Finland— the pioneer of gender equality— addressed homelessness, trialed universal basic income, produced an all-female political coalition, and even introduced one of the most equitable parental leave policies in Europe, reported Alexandra Topping of British newspaper The Guardian.
Under Finland’s new parental leave, all mothers and fathers will get nearly seven months’ paid leave and half of it will be non-transferable, while references to maternity and paternity leave are scrapped. The new policy highlights that all parents from all types of equal under Finland’s shared parental leave.
But it’s a different story with the UK. The country first introduced shared parental leave five years ago. An estimated three in seven families (9,200 out of 900,000) are eligible for the leave, excluding agency workers and those on zero-hours contracts, according to the TUC (Trade Union Congress), a federation of trade unions in England and Wales, cited Topping and Ben Chapman of Independent, a British online news publisher.
Of those families, only about 1% have shared any leave at all in the past year. Fatherhood Institute’s Adrienne Burgess noted that UK’s shared parental leave is an “inequitable and failed policy.”
Parental Leave In Four OECD Countries
Maria C. Huerta and colleagues’ research titled “Fathers’ Leave and Fathers’ Involvement: Evidence from Four OECD Countries” looked to birth cohort data of children born around 2000 from four OECD countries, namely Australia, Denmark, the UK, and the US and conducted a cross-national analysis on the association between fathers’ leave taking and fathers’ involvement when the children are young.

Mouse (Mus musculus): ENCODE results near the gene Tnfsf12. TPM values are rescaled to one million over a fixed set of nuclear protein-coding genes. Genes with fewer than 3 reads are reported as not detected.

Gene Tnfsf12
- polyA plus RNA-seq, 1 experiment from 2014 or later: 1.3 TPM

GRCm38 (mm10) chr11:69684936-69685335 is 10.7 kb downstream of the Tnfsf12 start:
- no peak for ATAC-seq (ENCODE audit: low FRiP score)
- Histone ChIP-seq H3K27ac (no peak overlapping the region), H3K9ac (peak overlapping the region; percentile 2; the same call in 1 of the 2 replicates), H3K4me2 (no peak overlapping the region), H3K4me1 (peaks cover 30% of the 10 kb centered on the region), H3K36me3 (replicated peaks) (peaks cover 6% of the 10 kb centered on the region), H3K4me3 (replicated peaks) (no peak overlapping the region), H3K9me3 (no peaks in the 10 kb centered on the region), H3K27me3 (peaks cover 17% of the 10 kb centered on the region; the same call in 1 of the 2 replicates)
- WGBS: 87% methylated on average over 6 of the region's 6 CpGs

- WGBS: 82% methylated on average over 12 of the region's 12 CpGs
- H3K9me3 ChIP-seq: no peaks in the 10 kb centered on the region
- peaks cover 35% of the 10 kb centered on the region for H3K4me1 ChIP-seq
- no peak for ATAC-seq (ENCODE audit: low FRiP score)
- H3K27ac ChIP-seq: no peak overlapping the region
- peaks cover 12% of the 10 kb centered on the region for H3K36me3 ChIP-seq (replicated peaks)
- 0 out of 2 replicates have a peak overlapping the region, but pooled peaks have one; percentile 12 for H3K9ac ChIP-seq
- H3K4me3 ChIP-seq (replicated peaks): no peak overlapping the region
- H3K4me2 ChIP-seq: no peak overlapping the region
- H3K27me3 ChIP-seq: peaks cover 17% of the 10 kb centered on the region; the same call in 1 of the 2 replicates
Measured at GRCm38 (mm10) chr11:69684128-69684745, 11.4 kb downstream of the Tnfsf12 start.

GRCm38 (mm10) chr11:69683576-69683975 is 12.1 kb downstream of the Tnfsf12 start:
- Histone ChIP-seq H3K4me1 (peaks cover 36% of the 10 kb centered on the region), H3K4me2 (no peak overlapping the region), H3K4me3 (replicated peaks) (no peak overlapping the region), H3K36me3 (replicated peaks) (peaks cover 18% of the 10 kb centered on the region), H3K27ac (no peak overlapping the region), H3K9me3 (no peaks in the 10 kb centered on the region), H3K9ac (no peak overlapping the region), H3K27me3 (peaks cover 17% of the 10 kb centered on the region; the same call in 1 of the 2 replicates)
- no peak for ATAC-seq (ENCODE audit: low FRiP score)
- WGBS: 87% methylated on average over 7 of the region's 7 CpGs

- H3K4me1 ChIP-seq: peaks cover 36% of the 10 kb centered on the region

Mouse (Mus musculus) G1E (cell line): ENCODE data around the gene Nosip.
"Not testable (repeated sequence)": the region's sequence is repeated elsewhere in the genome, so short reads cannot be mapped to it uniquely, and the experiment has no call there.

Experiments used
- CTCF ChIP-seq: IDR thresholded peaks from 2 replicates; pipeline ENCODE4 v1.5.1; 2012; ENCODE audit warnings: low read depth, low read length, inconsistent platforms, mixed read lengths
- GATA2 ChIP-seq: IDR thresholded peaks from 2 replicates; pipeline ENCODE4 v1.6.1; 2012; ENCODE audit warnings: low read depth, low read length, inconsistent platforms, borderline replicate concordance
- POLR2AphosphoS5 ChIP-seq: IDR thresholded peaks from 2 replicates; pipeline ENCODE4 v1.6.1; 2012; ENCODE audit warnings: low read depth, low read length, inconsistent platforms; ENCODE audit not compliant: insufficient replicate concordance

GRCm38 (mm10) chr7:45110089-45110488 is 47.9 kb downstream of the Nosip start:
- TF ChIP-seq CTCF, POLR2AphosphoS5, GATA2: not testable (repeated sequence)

Huerta and her team found that fathers do take some time off work for parental purposes as soon as their children are born, despite having no legal provision. In the four countries analyzed by the authors, more than 80% of resident working fathers took some time off work around childbirth. The differences in the proportion of leave-takers in the countries surveyed were small, with the largest proportion seen in Denmark (88%) and the US (88). Meanwhile, the smallest proportions were observed in Australia (76%).
Of the Danish fathers who took time off from work, 90% took two weeks or more and less than 1% took less than one week off. Almost 60% of Australian fathers took two weeks or more, 28% took one week, and 12% took less than one week. On the other hand, US fathers did not take much time off work around childbirth, with only 33% taking more than two weeks off and 24% took less than one week.
Huerta and colleagues concluded that there is a positive and significant association between fathers’ leave-taking and fathers’ involvement with their children. Fathers who took time off from work longer were likely to engage more regularly in childcare activities than their peers who did not take off at the time of birth. For example, Danish fathers were involved in taking care of children less than one-year-old from playing (77%) to getting up at night (18.7%). The UK had the smallest proportion of fathers involved in childrearing activities from giving a bath (36.1%) and getting up at night (15.3%).
The Failure of Shared Parental Leave In the UK
Its demise is attributed to the failure of the government, business, and the majority of “handwringing progressives.” The country has to overhaul parenting policy and parenting culture in the UK if the government wants to create a future-proof economy, better outcomes for children, and bridging the gender pay gap. The UK government’s silence on shared parental leave is deafening as it batted away calls for non-transferable leave for fathers, as well as from the TUC, the UK Women’s Budget Group, the Fatherhood Institute, and more.